Content strategists: are you ready for the Experience Age?
Welcome to a four-part series looking at how brands can ensure they are part of the Experience Age.
Unsurprisingly, we are going to say that it fits in rather well. If empathetic design is the way forward for developers, then for content creators, it morphs into empathetic ideation. If brand storytelling is all about sharing a palatable truth, which is going to get the potential customers all mushy and happy about a brand, then observing those customers before doing the strategising is going to be crucial for content agencies to deliver in this Experience Age.
This is one of the reasons why influencers have been so successful. Sharing their experiences in real time (or as near as, dammit) has given a truthfulness and immediacy that no shiny advert can ever do. The best influencers are raw, make mistakes, are vulnerable, so that when they do fall in love with something, their whole world of followers does, too.
Want to see an example of Experience Age content? Speedo, in its current strategy of reaching out to fitsters, getting them to add a swim to their fitness routines, is using influencers to achieve this. When the brand wanted to promote its Make1KWet campaign – encouraging potential customers to replace a 5km run with a 1km swim – Sonder proposed challenging influencers to swim 1km in the time it took for them to run 5km.
In our Make 1k Wet Challenge video, of the three runners we filmed, two succeeded and one didn’t. Now, the gauntlet has been thrown down to runners to try it for themselves. It’s all about being able to join in. To be successful in ideation in the Experience Age means crafting digital stories that encourage the viewers to the experience.
Storytelling has the power to make people feel things. When we feel strongly enough, we do things. When storytelling connects humans across the globe with shared emotions, hopes and fears, it creates shared experiences and understanding. So, content creators and strategists need to prioritise establishing context for their audiences. This will entail understanding human motivations and psychology to discover the right stories to tell, people to interview and the skills to tell those tales with wit and aplomb.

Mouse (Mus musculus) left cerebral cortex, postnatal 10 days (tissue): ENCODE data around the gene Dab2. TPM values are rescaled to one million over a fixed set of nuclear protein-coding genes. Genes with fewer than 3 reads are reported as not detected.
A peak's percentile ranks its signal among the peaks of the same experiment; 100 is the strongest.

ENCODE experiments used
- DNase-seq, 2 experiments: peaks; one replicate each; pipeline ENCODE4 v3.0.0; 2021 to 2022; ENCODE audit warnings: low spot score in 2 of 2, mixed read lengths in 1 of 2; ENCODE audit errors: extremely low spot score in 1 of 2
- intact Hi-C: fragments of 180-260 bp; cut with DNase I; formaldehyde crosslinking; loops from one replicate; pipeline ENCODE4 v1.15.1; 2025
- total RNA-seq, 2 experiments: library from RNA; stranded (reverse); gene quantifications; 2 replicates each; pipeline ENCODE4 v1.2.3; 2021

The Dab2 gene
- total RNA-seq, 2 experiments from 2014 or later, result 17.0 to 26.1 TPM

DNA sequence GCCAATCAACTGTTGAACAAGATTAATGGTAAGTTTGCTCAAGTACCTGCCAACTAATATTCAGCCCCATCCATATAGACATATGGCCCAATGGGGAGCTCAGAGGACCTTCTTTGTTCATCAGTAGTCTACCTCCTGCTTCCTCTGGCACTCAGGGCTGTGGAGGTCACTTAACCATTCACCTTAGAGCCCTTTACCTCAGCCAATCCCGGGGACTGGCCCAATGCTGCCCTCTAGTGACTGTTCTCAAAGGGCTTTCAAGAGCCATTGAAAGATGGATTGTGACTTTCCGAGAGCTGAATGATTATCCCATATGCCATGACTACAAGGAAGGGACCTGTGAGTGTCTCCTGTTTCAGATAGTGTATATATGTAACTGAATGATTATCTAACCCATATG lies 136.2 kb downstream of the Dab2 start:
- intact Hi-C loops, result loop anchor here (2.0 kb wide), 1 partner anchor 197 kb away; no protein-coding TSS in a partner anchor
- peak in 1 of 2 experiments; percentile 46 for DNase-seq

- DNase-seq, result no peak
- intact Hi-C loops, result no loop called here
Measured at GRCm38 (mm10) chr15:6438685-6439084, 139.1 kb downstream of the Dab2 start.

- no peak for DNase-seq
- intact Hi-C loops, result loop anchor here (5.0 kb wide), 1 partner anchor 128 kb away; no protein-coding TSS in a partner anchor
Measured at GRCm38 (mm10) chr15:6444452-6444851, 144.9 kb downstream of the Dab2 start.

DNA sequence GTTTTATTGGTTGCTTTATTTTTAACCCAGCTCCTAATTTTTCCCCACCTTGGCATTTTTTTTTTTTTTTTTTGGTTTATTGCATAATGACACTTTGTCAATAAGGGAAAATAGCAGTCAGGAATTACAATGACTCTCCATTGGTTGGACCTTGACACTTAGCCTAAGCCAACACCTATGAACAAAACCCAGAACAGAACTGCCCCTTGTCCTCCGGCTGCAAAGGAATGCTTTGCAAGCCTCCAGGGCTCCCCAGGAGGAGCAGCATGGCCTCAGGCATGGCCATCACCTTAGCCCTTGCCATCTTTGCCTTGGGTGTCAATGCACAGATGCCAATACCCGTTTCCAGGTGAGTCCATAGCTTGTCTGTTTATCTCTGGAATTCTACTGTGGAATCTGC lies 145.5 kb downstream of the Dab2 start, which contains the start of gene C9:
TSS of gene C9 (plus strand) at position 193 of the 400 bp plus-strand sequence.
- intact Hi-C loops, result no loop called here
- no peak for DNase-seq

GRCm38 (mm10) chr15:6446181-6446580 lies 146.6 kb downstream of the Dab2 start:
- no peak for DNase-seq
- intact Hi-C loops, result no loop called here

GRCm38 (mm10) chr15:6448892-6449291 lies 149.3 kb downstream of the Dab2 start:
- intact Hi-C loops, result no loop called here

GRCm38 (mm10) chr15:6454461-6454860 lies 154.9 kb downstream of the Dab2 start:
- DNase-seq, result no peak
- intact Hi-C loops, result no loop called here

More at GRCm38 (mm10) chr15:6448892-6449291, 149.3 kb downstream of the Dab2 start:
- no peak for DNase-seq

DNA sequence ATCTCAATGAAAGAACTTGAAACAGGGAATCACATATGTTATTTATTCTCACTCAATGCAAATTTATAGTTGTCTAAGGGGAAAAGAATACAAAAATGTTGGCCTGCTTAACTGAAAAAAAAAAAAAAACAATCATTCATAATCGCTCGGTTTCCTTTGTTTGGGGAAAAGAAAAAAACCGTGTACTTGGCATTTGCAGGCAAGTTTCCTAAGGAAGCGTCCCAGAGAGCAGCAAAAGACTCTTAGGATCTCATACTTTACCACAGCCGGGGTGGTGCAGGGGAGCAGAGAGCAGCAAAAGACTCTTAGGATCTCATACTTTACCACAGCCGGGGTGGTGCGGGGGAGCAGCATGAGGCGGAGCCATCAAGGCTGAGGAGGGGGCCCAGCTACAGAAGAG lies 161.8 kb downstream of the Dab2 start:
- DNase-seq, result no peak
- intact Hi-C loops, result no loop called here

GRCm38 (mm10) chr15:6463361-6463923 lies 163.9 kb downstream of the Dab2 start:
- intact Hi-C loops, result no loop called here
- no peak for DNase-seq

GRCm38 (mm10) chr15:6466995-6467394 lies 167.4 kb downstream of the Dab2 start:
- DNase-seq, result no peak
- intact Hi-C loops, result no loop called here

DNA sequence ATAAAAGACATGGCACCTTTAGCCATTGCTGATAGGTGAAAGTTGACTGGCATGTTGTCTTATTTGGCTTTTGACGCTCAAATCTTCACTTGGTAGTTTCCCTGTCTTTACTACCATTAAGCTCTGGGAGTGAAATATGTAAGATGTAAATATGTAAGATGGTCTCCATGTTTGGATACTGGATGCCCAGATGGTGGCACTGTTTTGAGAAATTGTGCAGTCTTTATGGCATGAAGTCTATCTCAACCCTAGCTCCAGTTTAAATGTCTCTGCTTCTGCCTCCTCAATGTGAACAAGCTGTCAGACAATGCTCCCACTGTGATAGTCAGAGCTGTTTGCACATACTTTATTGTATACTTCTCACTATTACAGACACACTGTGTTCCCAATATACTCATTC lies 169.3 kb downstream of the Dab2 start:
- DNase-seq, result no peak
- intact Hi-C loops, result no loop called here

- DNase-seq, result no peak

Sitting at the top of that funnel, brands have to speak to hearts and minds without – primarily – the need to receive an immediate return. And then repeat. And, potentially, to repeat again. Be the brand that gives and gives and gives. And when the customer gets, they will engage and share the experience.
Quick, quick, publish. Then, the quicker these stories can be surfaced and shared, with opportunities for customers to join in and contribute their own stories in words, pictures, videos, etc, the more relevant brands are going to be in the Experience Age.
This feature is a true collaboration. It was inspired by Paul Gataaura’s attendance at FITC Amsterdam X, which he wrote about on Medium, the highlights were identified by Kirsty Spencer, who passed it on to Justine Ragany, who researched, added to and styled it all up.
Everything at Made by Sonder is made by all of us. Makes what we do good (and fun).